However, the original concept of state powers was modified by the Fourteenth Amendment, which prohibits the states from depriving any person of life, liberty, or property without due process of law.

Due process of law means notice and hearing or trial. When the state (or a city within a state) imposes a statewide (or citywide) lockdown, it is not providing due process to the individual. It is taking people’s liberty (i.e., economic liberty) and their property (i.e., their business or livelihood) without due process of law, in violation of the Fourteenth Amendment. Every federal judge in the land should be declaring state and local lockdowns in violation of the Constitution.

The problem is twofold:

One, ever since the Franklin Roosevelt administration, the Supreme Court and the federal judiciary have made it clear that they will never again enforce the Constitution against either the federal government or the states on matters relating to economic activity or healthcare. In this regard, the federal courts have abrogated the responsibility that they were given to declare unconstitutional laws unconstitutional.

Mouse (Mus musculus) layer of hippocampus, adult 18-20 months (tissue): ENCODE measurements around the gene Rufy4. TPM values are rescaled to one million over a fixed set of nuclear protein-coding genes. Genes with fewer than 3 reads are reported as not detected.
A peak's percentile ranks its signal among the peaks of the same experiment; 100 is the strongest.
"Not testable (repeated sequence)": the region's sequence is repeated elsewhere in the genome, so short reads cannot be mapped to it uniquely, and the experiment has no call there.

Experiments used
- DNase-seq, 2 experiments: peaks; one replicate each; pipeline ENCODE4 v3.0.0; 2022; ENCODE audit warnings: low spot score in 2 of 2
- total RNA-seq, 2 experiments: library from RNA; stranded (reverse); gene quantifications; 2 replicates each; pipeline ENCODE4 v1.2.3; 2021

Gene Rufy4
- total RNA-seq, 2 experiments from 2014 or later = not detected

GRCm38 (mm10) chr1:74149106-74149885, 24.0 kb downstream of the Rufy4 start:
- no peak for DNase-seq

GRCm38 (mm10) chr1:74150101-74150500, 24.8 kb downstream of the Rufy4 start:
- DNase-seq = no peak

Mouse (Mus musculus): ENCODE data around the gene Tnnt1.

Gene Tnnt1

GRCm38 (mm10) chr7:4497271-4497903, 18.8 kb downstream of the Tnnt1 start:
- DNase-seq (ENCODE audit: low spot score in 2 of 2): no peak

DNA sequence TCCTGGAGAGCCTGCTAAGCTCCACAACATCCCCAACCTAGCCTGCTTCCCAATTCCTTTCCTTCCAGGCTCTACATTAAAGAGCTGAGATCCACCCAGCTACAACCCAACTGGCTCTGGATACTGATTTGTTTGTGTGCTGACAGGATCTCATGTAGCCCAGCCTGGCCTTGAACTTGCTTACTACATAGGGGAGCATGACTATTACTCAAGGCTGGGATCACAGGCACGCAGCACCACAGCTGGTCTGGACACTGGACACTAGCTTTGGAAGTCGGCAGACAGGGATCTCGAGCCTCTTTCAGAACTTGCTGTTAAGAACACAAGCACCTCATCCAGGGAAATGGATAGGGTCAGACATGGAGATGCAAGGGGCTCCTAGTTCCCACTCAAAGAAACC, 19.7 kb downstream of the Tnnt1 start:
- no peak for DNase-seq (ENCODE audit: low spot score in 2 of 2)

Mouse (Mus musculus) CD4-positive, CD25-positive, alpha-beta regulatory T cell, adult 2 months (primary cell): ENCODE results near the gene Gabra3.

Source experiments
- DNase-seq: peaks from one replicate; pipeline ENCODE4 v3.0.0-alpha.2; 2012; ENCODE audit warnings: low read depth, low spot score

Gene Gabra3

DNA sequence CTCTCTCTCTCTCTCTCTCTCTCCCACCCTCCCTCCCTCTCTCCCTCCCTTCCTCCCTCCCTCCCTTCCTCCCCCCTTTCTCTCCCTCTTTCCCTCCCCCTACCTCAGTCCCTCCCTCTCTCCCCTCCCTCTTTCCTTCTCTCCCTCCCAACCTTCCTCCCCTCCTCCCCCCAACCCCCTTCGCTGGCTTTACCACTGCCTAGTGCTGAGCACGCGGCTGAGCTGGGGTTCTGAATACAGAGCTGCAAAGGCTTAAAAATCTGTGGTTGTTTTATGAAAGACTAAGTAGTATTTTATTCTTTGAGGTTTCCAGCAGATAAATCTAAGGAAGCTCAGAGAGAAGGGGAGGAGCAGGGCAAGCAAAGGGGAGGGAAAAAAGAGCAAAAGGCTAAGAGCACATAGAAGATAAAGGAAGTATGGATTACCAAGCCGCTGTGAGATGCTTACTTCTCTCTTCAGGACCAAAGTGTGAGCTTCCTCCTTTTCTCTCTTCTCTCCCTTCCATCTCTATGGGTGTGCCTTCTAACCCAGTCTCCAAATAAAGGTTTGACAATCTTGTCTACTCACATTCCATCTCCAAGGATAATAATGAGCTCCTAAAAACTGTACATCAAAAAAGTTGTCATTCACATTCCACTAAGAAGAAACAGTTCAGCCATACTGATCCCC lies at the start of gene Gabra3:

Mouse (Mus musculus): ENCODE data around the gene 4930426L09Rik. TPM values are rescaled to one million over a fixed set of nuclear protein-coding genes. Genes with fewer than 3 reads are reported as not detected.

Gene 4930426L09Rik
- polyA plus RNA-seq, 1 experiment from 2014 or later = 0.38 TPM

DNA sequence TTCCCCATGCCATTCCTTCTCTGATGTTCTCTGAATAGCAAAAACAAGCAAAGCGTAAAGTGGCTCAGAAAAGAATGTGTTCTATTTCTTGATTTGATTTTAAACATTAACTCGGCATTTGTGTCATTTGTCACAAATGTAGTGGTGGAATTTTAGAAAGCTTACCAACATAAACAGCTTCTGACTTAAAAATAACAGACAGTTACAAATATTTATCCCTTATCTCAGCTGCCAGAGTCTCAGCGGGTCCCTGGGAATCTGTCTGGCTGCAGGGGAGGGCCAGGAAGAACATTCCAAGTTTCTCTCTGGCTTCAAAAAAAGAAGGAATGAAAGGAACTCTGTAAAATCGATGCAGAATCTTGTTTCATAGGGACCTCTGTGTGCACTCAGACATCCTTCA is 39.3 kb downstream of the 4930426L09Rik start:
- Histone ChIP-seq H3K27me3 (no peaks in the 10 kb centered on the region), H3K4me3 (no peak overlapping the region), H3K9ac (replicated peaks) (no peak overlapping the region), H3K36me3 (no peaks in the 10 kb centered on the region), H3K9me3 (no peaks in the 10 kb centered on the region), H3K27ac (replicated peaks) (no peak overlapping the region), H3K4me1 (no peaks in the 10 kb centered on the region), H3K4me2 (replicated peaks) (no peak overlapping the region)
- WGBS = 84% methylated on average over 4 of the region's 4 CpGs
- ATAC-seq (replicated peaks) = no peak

Two, the American people have been indoctrinated into passively accepting the notion that both the federal government and the state governments should have the general power to provide healthcare and other welfare to people and to protect them from the vicissitudes of life, including pandemics.

Thus, a necessary prerequisite to a free society is an enlightened judiciary, one that is unafraid to enforce the Constitution against both the federal governments and the states. To make it easy for Supreme Court justices and federal judges to understand their duty, the ideal would be to enact a constitutional amendment stating the following: “No law shall be enacted by either the national or state governments respecting the regulation or provision of healthcare, or abridging the free exercise thereof.”

To regain our freedom, health, and well-being, it is imperative that there be a reawakening among the American people, one that induces them to seek a deeper understanding of what freedom really is and to prize liberty above all else. Once a critical mass of Americans understand that freedom necessarily entails a separation of healthcare and the state, America will be on the road to a genuinely free, healthy, prosperous, and free society.

The post Where Are Lockdowns in the Constitution? appeared first on The Future of Freedom Foundation.


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About The Author

Jacob G. Hornberger

The Future of Freedom Foundation was founded in 1989 by FFF president Jacob Hornberger with the aim of establishing an educational foundation that would advance an uncompromising case for libertarianism in the context of both foreign and domestic policy. The mission of The Future of Freedom Foundation is to advance freedom by providing an uncompromising moral and economic case for individual liberty, free markets, private property, and limited government. Visit https://www.fff.org